24 May 2012 Secretary-General Ban Ki-moon today welcomed the announcement of the Governments of Sudan and South Sudan to resume talks in Addis Ababa, Ethiopia, next week, under the auspices of the African Union High Level Implementation Panel.
“The Secretary-General encourages the parties to reconvene in an atmosphere of goodwill and calls on them to demonstrate the flexibility necessary to reach agreement on outstanding issues in accordance with the guidance and deadlines set by the African Union Peace and Security Council and the UN Security Council,’ Mr. Ban’s spokesperson said in a statement.
South Sudan became independent from Sudan in July last year, six years after the signing of a peace agreement that ended decades of warfare between the north and south. However, the peace between the two countries has been threatened recently by clashes along their common border and outstanding post-independence issues that have yet to be resolved.
Tensions increased in recent weeks after South Sudanese forces moved into the oil-producing region of Heglig in Sudan’s South Kordofan state before eventually departing, and Sudanese forces engaged in the bombardment of South Sudanese territory.
Mr. Ban’s spokesperson said that the Secretary-General reiterated the readiness of the United Nations to assist the parties implement their agreements and support the mechanisms established by them.
“He stresses the necessity of commencing the work of the Joint Border Verification and Monitoring Mechanism for peace and security along the border and confirms UNISFA's readiness to immediately support its operations,” the spokesperson added.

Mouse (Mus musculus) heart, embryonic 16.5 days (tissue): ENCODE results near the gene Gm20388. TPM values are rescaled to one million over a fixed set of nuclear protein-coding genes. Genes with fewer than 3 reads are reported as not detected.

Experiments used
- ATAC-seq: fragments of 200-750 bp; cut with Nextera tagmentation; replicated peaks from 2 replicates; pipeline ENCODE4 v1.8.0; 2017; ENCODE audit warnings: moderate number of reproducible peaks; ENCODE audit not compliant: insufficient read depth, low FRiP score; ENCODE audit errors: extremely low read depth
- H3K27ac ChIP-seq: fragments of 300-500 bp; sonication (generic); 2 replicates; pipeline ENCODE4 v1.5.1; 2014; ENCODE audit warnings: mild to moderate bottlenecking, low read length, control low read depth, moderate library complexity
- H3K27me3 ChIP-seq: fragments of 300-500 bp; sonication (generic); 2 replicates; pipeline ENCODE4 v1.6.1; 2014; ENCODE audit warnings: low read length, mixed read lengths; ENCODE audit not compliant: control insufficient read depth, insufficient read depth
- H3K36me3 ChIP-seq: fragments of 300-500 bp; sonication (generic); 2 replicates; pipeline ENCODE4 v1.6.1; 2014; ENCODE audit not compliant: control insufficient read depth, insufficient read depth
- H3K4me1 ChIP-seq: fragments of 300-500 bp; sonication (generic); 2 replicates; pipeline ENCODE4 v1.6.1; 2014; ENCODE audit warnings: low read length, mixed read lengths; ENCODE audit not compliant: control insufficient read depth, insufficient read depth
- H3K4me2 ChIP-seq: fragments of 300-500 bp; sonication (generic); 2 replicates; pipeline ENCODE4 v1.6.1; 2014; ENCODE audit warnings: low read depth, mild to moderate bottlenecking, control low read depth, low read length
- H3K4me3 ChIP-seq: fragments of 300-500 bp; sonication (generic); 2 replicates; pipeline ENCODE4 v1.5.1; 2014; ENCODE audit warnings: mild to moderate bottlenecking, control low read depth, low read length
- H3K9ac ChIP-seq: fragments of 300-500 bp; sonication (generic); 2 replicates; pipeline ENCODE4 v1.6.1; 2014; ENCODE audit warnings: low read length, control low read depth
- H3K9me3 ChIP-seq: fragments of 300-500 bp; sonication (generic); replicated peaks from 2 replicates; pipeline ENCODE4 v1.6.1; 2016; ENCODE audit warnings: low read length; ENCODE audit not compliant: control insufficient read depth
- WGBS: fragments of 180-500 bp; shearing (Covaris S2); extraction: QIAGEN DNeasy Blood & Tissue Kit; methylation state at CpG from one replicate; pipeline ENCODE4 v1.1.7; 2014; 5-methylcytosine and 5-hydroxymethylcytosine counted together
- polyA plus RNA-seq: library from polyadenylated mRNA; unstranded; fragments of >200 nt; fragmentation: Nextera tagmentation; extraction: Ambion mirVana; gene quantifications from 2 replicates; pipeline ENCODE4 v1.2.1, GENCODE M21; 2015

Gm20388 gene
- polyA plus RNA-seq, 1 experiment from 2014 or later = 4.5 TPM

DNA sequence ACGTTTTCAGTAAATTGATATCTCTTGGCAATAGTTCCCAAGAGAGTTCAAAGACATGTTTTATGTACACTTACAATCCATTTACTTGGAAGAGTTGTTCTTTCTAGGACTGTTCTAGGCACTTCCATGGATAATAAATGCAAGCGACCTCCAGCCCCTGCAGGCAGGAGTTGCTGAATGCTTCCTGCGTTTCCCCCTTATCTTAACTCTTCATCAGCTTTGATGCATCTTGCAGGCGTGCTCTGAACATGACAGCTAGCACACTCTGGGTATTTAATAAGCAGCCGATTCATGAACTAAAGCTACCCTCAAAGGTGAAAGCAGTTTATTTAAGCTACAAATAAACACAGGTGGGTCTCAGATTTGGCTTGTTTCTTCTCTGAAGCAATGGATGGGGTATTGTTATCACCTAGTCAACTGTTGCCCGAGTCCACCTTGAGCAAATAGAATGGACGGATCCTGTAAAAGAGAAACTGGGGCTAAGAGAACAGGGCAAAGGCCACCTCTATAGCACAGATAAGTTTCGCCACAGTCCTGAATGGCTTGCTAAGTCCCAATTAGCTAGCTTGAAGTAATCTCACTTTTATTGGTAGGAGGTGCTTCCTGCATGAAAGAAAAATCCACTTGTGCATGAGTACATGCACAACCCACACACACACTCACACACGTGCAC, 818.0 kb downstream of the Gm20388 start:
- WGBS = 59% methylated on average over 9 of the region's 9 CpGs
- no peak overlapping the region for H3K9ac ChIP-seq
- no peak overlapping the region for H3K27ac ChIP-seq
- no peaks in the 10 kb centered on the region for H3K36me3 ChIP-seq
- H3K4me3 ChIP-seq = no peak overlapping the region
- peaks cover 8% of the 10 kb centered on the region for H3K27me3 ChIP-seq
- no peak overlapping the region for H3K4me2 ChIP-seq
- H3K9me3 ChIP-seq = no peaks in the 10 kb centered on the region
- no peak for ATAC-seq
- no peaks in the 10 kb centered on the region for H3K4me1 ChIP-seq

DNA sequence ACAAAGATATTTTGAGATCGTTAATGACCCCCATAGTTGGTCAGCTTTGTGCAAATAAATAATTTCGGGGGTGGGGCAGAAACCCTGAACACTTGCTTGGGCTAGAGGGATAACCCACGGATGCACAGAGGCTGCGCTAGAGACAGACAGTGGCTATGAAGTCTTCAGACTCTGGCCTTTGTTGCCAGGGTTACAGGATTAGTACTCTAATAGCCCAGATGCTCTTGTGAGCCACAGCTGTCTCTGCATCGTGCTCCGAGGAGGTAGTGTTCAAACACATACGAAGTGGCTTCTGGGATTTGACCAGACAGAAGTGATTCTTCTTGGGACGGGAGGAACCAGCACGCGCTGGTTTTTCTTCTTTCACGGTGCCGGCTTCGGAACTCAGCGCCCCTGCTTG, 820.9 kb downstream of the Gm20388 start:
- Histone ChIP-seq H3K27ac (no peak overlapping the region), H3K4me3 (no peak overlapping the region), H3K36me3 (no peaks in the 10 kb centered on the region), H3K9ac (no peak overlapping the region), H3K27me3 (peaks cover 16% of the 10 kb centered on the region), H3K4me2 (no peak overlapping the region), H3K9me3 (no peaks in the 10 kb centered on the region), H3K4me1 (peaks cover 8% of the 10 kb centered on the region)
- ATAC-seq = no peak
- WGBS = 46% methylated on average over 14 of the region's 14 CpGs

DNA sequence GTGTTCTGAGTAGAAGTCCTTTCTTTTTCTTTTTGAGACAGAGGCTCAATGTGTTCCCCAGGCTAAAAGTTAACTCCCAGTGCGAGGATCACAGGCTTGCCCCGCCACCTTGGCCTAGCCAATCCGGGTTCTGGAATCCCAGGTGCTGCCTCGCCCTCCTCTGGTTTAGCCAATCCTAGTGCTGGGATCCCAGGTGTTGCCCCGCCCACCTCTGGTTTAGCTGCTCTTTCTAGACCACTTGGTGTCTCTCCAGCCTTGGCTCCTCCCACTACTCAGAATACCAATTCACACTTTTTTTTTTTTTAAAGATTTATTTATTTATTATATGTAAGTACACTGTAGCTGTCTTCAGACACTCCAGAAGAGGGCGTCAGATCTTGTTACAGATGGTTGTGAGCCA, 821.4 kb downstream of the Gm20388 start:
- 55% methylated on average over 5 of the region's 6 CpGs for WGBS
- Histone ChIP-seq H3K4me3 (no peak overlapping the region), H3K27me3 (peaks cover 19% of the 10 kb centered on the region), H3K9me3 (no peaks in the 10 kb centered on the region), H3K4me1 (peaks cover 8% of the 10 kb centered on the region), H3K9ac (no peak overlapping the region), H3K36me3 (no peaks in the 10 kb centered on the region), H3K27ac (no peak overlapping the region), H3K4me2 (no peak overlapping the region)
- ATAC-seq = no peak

The Security Council established the UN Interim Security Force for Abyei (UNISFA) in June last year following an outbreak of violence after Sudanese troops took control of Abyei – a border area disputed between South Sudan and Sudan – which led to the displacement of tens of thousands of people in the weeks before South Sudan became an independent State.
Last week, the Council extended UNIFSA’s mandate for another six months, and demanded that the two countries finalize the establishment of an administration for the area in line with an agreement signed last year.
In a unanimously adopted resolution in early May, the 15-member Council determined that the prevailing situation along the border between Sudan and South Sudan constituted “a serious threat to international peace and security.” It called on the two countries to immediately end hostilities and resume negotiations, and voiced its intention to take “appropriate measures” if the parties did not comply.
Earlier this week, the UN Resident and Humanitarian Coordinator for Sudan, Ali Al-Za’tari, said that only 5,000 people have returned to Abyei while more than 100,000 people remain displaced. He noted that it was “high time” for humanitarian staff to have access to Abyei from Sudan – currently, international humanitarian staff are only able to get to Abyei if they travel via South Sudan.
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